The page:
Qatari-funded fuel for Gaza to ease power crisis
Gaza, December 15, 2013
About 450,000 litres of fuel, paid for by Qatar, arrived in the Gaza Strip on Sunday to enable the Palestinian territory's sole power plant to resume operations.
Gaza's 1.8 million people have been enduring daily blackouts of around 12 hours since the power plant was switched off 43 days ago due to a fuel shortage caused by neighbouring Egypt's closure of smuggling tunnels.
"Hopefully, the power plant will gradually resume full operation during the day. The fuel we are receiving from Qatar will allow us only to return to the old schedule of eight hours of cuts followed by eight hours of power," said Ahmed Abu Al-Amrain of the Gaza energy authority.
Qatar answered an appeal by Gaza's government, led by the Islamist Hamas group, after four days of torrential rains that killed two people and forced the evacuation of more than 5,000 residents from flooded homes, some accessible only by boat.
The Gulf state, which is spending $450 million in construction projects in Gaza, will pay $10 million to Hamas's West Bank-based rival, President Mahmoud Abbas's Palestinian Authority, which ordered the fuel for the enclave from Israel.
Severe weather in the form of heavy snow also paralysed Palestinian cities such as Hebron in the occupied West Bank, as well as Jerusalem and parts of Israel's northern Galilee, but skies were largely clear on Sunday as crews worked to clear roads and restore electricity to thousands of homes.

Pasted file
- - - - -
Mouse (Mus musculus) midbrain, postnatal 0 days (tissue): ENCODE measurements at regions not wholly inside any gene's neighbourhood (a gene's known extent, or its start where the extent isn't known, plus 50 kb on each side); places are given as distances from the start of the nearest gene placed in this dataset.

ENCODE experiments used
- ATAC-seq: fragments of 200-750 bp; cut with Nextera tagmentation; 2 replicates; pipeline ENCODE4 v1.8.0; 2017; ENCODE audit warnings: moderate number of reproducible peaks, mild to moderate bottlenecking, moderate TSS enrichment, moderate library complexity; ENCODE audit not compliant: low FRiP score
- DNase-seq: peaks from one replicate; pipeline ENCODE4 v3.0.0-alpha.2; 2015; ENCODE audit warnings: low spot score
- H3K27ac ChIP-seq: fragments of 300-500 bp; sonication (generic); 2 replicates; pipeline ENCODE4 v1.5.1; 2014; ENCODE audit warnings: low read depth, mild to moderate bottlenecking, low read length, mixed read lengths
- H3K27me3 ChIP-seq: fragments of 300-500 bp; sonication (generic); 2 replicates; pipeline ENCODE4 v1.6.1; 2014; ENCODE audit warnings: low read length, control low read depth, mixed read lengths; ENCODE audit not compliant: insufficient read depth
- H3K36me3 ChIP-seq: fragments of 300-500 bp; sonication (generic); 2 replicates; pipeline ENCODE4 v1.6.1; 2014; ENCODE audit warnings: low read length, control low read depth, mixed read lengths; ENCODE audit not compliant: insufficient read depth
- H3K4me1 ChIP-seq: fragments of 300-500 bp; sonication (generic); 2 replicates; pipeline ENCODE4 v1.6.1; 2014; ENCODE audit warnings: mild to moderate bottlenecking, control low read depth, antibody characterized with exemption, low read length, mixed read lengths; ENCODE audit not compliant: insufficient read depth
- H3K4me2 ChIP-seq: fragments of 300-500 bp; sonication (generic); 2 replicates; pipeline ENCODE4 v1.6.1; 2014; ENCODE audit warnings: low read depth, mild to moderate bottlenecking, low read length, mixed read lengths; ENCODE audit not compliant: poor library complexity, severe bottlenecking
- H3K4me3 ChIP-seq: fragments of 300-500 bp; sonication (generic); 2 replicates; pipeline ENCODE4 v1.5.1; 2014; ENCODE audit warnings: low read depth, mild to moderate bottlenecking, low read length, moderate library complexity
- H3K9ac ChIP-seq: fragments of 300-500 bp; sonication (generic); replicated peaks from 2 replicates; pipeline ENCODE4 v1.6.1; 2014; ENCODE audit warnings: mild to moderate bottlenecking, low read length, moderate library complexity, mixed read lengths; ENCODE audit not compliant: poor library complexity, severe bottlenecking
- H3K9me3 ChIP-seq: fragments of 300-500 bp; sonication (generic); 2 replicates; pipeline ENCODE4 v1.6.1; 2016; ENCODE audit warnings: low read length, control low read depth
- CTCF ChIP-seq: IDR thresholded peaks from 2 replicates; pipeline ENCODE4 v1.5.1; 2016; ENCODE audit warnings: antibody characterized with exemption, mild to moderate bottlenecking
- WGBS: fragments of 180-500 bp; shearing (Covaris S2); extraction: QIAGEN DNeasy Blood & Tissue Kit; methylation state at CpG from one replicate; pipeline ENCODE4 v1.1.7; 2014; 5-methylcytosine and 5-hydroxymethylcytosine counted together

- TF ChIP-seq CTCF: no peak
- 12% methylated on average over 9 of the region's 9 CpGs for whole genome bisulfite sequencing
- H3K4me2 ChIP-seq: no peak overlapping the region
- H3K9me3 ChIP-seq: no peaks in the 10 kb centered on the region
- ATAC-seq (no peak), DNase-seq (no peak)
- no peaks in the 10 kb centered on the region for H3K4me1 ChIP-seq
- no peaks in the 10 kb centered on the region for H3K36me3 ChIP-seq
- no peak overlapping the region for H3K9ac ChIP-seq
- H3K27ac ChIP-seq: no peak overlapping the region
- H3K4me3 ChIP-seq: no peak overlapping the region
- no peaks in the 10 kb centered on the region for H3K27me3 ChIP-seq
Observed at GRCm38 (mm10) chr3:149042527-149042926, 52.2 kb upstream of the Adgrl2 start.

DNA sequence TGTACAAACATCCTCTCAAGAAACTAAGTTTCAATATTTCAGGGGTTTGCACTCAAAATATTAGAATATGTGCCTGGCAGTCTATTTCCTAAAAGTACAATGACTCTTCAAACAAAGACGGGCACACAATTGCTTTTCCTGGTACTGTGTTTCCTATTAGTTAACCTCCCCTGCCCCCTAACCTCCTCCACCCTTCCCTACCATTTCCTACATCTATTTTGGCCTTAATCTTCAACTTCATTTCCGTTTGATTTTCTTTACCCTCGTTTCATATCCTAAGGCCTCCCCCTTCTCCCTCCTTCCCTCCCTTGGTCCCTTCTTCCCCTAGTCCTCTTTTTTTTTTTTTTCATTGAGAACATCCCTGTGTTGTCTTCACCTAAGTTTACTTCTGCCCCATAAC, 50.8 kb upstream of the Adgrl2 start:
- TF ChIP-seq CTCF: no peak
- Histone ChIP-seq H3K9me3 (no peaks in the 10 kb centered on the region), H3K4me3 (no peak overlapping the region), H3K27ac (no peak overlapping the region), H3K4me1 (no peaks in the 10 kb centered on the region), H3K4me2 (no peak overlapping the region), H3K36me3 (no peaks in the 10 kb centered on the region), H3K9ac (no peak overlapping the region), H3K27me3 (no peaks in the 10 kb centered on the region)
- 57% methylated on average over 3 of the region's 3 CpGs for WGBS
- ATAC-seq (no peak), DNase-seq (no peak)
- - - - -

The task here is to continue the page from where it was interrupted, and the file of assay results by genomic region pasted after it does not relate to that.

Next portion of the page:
Those supplies, officials said, should keep the power plant partially running for at least 90 days.
On Sunday, some Gazans were able to return to their houses after rescue teams pumped water from flooded streets. But many others were unable to leave their dwellings and government officials said at least 4,000 people were still in shelters.
The Hamas government said Qatar will also allocate $5 million to aid Gaza residents affected by the storm. An initial assessment issued by the government put damage caused to homes, businesses and infrastructure at $64 million. – Reuters